Revealing the Neandertal Diet

Top image: The teeth of this fossilized Neandertal jaw revealed traces of poplar bark, a source of aspirin. The individual had also consumed Penicillium mold, source of the natural antibiotic penicillin. Credit: © Paleoanthropology Group MNCN-CSIC


Hard gunk stuck in the teeth of fossil Neandertal jaws shows that the prehistoric human beings had a widely varied diet and a sophisticated knowledge of medicinal plants. Scientists analyzing dental calculus (a hard, yellowish substance formed by the buildup of plaque between teeth) from three Neandertal fossils found dramatic differences in diet and evidence that Neandertals likely used some foods as medicine. The scientists’ findings were published in the March 8 issue of the journal Nature.

Neandertals were prehistoric human beings who lived in Europe and central Asia from about 150,000 to 39,000 years ago. They looked quite different from modern humans. Neandertal skulls were huge compared to ours, with a projecting face; no chin; a low, sloping forehead; and a thick browridge (raised strip of bone across the lower forehead). Because Neandertals had such a brutish appearance, people long assumed the these prehistoric humans possessed only a crude and simple culture. However, new evidence shows they were perhaps smarter than we previously thought.

An international team of scientists examined three fossil Neandertal skulls dating from 42,000 to 50,000 years ago. Two of the skulls were from El Sidrón, a cave in Spain, and one was from Spy Cave in Belgium. The teeth of these fossils were coated with thick layers of hardened dental calculus. The scientists knew that this material preserves DNA from microbes and food debris that pass through an individual’s mouth during their lifetime. The dental calculus of the Spy Neandertal contained traces of meat from wooly rhinoceros and wild sheep, while evidence of plant foods was largely absent. In contrast, the two Spanish Neandertal fossils appeared to have survived on a vegetarian diet of edible moss, mushrooms, tree bark, and pine nuts.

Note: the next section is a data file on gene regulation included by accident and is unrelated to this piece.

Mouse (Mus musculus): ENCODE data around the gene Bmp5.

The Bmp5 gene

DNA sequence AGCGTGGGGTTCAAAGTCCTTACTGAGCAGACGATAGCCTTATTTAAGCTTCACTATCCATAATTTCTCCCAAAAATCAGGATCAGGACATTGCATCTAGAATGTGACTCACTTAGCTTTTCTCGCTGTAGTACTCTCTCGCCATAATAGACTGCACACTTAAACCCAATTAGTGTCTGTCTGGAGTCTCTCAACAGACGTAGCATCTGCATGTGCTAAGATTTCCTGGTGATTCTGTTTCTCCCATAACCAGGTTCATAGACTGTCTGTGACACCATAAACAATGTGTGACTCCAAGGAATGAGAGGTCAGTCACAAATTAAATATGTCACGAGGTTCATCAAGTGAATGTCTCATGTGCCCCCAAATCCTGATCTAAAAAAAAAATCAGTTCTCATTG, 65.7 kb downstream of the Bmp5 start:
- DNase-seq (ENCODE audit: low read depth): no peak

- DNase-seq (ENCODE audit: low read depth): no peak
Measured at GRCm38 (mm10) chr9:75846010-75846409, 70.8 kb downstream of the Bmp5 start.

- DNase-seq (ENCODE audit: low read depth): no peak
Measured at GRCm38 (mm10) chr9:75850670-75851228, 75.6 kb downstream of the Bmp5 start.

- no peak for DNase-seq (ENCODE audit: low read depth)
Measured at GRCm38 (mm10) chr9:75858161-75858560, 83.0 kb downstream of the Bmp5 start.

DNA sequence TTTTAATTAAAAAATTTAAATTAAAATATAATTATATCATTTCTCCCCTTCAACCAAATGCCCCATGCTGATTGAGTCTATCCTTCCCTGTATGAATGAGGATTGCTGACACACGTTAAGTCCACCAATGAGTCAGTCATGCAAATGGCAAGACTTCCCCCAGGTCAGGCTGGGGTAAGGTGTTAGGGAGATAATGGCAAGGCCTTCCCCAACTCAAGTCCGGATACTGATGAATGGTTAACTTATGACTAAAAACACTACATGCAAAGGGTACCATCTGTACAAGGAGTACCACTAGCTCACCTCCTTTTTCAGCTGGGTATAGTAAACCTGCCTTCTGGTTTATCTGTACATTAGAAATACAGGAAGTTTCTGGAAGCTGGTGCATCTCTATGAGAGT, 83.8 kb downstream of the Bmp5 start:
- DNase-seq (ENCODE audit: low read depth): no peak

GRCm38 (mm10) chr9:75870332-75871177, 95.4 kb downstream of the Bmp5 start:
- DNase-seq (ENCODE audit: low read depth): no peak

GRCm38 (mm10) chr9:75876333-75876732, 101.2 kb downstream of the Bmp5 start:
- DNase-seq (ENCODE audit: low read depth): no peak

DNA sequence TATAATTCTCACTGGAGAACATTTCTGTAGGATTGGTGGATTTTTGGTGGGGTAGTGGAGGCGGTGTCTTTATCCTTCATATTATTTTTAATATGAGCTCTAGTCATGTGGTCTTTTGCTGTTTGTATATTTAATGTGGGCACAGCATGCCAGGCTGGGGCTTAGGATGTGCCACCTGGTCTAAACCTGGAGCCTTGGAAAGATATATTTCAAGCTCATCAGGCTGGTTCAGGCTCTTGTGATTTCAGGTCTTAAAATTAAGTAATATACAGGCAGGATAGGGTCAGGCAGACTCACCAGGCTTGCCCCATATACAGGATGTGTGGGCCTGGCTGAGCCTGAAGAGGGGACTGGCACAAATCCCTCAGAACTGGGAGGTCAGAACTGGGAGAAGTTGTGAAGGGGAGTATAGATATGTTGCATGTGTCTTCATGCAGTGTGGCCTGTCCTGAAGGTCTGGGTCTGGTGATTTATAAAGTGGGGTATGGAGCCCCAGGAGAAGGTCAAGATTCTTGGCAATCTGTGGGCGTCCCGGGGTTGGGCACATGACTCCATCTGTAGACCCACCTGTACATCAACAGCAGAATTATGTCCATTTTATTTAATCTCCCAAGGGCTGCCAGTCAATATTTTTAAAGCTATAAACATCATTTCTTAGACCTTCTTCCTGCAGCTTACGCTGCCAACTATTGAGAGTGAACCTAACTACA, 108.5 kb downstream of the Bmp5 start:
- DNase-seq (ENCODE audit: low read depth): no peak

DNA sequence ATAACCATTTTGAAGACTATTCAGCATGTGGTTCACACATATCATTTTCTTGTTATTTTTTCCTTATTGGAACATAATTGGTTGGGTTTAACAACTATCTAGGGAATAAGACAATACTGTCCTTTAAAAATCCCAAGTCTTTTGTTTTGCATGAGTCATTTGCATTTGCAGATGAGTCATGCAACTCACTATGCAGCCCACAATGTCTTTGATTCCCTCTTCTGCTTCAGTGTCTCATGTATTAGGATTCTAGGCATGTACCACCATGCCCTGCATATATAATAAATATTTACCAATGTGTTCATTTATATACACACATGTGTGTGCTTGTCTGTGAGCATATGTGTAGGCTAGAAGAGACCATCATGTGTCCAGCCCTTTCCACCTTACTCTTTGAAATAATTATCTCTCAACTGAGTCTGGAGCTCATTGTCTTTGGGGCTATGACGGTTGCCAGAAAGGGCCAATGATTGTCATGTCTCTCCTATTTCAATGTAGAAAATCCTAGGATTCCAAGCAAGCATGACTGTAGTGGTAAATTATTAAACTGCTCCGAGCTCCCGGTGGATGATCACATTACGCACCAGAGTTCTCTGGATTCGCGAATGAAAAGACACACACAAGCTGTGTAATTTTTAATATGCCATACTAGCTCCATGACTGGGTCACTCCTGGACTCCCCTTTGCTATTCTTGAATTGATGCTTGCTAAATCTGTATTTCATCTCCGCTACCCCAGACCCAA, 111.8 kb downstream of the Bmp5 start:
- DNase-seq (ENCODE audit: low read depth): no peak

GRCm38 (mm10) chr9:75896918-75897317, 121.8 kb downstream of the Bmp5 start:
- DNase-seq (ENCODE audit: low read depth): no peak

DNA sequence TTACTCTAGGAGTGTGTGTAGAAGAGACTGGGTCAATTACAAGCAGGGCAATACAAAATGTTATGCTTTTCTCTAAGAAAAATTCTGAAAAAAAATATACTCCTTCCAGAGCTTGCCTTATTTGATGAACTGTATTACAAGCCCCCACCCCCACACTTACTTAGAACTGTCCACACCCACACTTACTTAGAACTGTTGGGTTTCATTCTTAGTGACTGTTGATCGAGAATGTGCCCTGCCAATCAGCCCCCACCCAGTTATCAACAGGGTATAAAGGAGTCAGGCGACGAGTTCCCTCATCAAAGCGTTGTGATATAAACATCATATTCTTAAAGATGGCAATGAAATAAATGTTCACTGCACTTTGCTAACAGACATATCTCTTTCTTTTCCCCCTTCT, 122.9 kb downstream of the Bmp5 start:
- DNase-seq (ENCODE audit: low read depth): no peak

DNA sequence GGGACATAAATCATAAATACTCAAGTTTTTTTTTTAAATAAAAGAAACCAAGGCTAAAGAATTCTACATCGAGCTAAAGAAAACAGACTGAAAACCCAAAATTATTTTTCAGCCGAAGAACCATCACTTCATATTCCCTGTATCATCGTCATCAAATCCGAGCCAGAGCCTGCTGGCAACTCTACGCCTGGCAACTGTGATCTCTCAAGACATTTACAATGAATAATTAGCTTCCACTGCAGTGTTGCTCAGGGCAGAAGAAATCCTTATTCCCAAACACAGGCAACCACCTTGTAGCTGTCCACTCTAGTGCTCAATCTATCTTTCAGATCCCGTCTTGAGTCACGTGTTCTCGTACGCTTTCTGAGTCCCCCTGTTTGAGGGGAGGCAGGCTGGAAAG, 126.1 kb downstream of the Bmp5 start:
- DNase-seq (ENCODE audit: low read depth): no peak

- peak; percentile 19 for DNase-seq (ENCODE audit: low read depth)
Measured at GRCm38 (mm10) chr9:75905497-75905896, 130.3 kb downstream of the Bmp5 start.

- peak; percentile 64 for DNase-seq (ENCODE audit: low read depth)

Neandertals lived in Europe and Central Asia from about 150,000 to 39,000 years ago. Credit: © Jay H. Matternes


Other evidence showed that the El Sidrón Neandertals probably also used plants for medicine. The scientists recovered DNA from poplar trees in the dental calculus. While not eaten for food, these trees contain salicylic acid, the pain-relieving ingredient in aspirin. Preserved spores of the Penicillium mold, from which the life-saving antibiotic penicillin is produced, were also recovered. The scientists think the Neandertals ate the plant sources for their medicinal properties. One fossil skull showed evidence of a painful tooth infection, and DNA from a microbe known to cause stomach problems was also recovered from the calculus. Aspirin and penicillin would have helped.

Neandertals died out about 39,000 years ago, when physically modern human beings migrated into Europe. However, Neandertals did not disappear completely. Genetic evidence shows at least some Neandertals interbred with modern-looking populations that settled Europe, Asia, and the Pacific Islands. Neandertals are extinct, but they remain part of the ancestry of some modern peoples today.


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